Color of the sun unhooking, sinking into and under the river

while there’s white sperm between my fingers again.


Color of heavy water when it moves, the way luster

lets you know it’s alive. Runner, a daughter in the way


of the wind during the dewy time of day. Color

congealed— fat off bacon in a jar, waiting


for special occasions. Wonder of an empty page.

Color of honesty. Color of divorce papers in the feeder


of the attorney’s printer before the black text and gold seal.

Summer, or a foggy memory of someone’s face you met


when you were younger. Fur of a newborn tiger

before the black stripes fill completely in. Color


of the mother’s busy knuckles as she scrubs stains

from her daughter’s underwear, or color of unlucky lighters,


if you’re asking my friend Timmy. The living we discover

we took for granted—the inside of the apple before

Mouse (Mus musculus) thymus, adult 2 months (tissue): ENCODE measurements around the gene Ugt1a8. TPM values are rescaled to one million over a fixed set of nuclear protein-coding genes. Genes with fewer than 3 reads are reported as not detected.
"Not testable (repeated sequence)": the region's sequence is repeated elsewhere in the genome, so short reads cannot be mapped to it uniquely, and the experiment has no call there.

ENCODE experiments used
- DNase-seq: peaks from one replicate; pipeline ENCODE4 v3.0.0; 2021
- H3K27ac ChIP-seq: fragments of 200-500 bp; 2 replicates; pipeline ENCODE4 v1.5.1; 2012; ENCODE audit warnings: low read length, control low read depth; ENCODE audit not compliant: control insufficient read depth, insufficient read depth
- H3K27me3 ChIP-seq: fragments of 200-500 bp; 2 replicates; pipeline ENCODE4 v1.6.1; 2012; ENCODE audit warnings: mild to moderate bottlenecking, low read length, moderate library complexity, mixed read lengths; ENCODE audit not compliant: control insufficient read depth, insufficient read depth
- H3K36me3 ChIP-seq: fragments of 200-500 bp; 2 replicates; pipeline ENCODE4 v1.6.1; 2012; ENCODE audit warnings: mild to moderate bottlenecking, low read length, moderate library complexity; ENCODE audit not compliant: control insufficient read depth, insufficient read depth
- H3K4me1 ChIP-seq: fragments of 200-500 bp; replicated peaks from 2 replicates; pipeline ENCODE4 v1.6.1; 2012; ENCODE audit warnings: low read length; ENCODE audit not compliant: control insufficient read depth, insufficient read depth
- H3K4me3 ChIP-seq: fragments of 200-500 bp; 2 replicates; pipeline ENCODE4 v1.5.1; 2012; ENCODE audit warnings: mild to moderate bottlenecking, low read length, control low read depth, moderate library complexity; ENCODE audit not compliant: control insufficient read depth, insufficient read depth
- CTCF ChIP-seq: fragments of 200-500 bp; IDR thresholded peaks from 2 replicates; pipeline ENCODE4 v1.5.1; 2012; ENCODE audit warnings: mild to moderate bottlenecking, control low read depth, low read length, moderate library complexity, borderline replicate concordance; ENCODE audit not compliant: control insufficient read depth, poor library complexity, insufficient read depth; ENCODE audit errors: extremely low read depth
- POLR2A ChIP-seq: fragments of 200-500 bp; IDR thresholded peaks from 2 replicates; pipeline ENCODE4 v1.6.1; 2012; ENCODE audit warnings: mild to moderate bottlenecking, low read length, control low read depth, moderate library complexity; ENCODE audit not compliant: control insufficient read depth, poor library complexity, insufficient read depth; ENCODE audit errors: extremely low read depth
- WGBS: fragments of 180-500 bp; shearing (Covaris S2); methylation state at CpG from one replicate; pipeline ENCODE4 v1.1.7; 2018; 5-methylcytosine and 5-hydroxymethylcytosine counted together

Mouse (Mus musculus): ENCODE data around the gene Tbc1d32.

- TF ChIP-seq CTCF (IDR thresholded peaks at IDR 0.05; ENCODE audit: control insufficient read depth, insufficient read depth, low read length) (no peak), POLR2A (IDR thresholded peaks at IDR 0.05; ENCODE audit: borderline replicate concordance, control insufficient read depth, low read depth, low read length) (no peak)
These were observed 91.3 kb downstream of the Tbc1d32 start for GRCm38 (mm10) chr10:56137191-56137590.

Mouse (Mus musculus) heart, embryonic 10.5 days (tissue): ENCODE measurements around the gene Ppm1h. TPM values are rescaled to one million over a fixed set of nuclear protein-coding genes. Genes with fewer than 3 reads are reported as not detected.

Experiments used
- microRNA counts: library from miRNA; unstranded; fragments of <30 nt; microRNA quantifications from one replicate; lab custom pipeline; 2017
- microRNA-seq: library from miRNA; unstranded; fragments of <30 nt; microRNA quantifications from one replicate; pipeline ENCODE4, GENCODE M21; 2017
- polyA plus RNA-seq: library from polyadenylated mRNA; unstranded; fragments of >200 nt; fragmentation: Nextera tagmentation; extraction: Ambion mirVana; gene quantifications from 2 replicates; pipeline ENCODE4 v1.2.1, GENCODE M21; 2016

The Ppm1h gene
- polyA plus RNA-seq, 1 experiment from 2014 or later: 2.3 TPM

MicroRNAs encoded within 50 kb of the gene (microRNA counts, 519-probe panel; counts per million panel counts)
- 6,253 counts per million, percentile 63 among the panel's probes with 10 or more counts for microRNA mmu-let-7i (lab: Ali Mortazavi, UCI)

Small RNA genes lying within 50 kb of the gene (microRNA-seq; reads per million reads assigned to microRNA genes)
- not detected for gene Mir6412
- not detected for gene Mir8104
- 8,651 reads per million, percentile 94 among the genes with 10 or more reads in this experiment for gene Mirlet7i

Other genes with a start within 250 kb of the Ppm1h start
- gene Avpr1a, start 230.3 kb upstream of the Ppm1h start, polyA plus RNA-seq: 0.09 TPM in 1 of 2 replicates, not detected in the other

it colored. Delinquent piñon smoke that hovers

for a block or so as you walk the dog around the neighborhood.


Color of a great waste of sky, everything that suffers to be more

than just potential. Wrapping paper. An erect collar

on a scholar or painters pants, the sclera of the sales support
woman rolling her eyes. The sun dragging the moon like

an echo, another delinquent, nobody’s darling, but no less

wasteful because it can’t be kept. Good teeth. The color

of feeling smaller when your GPS shows you stranded

in a field, or a parking lot, or a tarmac. The soft of popcorn,

not the bite. A baseball moving so quickly you don’t see
laces. Useless without collaboration. The black sky


after it pins light into its hair, before color overtakes

color, creating a blind spot, like an idea taking

hold of you, or the suffering the pool goes through

to stay still.





Orginally Published by: The Cincinnati Review